Simple! Just create an SSH tunnel. Or a couple of them.
Create SSH tunnel to MySQL server running on port 3306 on 192.168.213.207 so that server appears to be running locally on port 3307:
ssh -L 3307:127.0.0.1:3306 email@example.com -NnT
Create SSH tunnel to MySQL server running on port 3306 on machine2 so that server appears to be running locally on port 3308:
ssh -L 3308:127.0.0.1:3306 root@machine2 -NnT
Compare the fancyDatabaseName database on each machine using the
mysqldbcompare tool (part of the
/usr/local/bin/mysqldbcompare --firstname.lastname@example.org:3308 --email@example.com:3307 fancyDatabaseName
Explanation of flags to ‘ssh‘:
Specifies that the given port on the local (client) host is to be forwarded to the given host and port on the remote side. This works by allocating a socket to listen to port on the local side, optionally bound to the specified bind_address. Whenever a connection is made to this port, the connection is forwarded over the secure channel, and a connection is made to host port hostport from the remote machine. Port forwardings can also be specified in the configuration file. IPv6 addresses can be specified with an alternative syntax:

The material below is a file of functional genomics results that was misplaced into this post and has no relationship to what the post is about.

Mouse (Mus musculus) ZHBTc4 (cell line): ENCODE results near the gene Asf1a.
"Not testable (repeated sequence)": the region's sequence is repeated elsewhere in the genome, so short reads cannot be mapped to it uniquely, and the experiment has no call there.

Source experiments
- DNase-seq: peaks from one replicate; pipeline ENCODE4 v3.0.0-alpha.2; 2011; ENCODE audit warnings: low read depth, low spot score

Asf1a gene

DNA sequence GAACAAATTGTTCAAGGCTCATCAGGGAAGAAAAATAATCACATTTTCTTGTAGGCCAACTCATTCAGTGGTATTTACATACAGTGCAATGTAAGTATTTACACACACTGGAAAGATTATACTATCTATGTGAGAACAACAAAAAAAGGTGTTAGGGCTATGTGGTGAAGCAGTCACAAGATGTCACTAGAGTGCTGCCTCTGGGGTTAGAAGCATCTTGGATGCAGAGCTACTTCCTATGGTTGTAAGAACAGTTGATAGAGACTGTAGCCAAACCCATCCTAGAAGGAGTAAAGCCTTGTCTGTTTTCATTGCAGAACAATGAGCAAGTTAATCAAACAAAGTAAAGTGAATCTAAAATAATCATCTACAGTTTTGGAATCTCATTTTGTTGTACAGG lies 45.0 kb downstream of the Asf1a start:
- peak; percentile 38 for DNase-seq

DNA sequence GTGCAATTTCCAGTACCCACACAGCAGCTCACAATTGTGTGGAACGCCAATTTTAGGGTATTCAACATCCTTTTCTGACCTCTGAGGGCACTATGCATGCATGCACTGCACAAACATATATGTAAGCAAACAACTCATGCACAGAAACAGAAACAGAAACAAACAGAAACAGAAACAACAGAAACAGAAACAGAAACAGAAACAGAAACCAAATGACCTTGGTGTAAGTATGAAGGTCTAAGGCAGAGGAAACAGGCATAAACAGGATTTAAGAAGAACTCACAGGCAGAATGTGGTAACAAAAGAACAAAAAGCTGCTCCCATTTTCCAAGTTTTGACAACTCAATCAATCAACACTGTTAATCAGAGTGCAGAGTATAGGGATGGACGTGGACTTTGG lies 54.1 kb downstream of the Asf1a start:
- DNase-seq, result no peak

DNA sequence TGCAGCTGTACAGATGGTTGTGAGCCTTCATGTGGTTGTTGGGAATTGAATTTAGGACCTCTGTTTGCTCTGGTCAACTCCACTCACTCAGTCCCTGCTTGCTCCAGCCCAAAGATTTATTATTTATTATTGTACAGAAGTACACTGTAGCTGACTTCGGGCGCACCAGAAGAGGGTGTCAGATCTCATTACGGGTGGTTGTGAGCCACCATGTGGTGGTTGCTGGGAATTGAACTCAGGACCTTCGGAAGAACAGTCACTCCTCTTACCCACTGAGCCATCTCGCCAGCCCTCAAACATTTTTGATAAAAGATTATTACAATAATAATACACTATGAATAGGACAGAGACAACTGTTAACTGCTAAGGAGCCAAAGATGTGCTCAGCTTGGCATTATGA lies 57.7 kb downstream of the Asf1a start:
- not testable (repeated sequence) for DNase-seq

[bind_address/]port/host/hostport or by enclosing the address in square brackets. Only the superuser can forward privileged ports. By default, the local port is bound in accordance with the GatewayPorts setting. However, an explicit bind_address may be used to bind the connection to a specific address. The bind_address of ”localhost” indicates that the listening port be bound for local use only, while an empty address or ‘*’ indicates that the port should be available from all interfaces.
-N will disable the ability to execute a remote command.
-n will prevent reading from stdin.
-T will disable the pseudo-terminal allocation.